We still don't have any data. What's going on here? Data processing without the data is just... well, processing. I'm afraid you're going to have to be patient. When you work with functional programming, all you get is functions forming a pipeline. One function feeds data to the next, which feeds it to the next, and so on until the results you need flow out the end.

What we've built so far is this collection of functions:

incomplete: [Task] -> [Task]
sortByDate: [Task] -> [Task]
sortByDateDescend: [Task] -> [Task]
activeByUser: [Task] -> {String: [Task]}
sortUserTasks: {String: [Task]} -> {String: [Task]}

And although we've used the earlier functions to build up sortUserTasks, they are all potentially useful on their own. We did gloss over thing, though. I only asked you to imagine we had the function byUser in order to build activeByUser; we didn't actually see it. Did I sneak that by? Or did you notice? How would we build that one?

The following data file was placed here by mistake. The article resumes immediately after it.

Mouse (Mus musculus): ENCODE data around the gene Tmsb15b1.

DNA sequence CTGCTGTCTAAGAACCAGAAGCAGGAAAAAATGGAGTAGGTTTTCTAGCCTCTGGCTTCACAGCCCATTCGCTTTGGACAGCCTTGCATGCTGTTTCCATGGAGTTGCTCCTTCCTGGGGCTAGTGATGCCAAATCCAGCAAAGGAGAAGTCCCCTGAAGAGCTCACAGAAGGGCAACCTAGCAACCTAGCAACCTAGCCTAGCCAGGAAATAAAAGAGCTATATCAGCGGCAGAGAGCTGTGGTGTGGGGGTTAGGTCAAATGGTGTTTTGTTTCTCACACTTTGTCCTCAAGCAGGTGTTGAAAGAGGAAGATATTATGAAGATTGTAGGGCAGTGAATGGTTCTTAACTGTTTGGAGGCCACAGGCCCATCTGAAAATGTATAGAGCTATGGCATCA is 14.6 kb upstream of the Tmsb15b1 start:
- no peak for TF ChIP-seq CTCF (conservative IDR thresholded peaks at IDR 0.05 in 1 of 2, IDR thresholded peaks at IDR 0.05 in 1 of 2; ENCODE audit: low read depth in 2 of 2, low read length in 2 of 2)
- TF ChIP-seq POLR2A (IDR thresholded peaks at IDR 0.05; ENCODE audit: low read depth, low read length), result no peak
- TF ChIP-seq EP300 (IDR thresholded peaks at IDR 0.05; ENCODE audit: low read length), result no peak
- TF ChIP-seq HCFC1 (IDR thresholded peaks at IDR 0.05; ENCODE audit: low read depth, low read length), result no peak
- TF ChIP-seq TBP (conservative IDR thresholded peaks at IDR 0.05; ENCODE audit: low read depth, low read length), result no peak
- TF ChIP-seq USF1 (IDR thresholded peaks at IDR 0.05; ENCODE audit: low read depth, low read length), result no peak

Here's one technique:

var groupByUser = R.partition(R.prop('username'));

The partition function uses Ramda's version of reduce, one that is very similar to the one on Array.prototype.reduce. It is also called foldl, a name used in many other functional programming languages. (Update: Ramda removed all aliases.) We're not going to discuss this further here. You can learn all about reduce on the Web. Our partition simply uses reduce to group a list into sublists that share the same key, as determined by a function run against each one of them, in this case prop('username'), which simply extracts the "username" property from each item.

(So, did I manage to distract you with the shiny new function? I'm still not mentioning the data here! Sorry. And look, a few more shiny new functions are coming up!)

But Wait, There's More

We can carry this on as far as we like. If we want to choose the top five elements from a list we could use the Ramda function take. So to get the first five elements from each task for each user, we could do this:

var topFiveUserTasks = R.compose(R.mapObj(R.take(5)), sortUserTasks);

(Anyone else thinking Brubeck and Desmond here?)

Then we could reduce the returned object to just a subset of the properties, say the title and the due date. Username is obviously redundant in this data structure, and perhaps the others are simply overhead we don't want to pass through to other systems.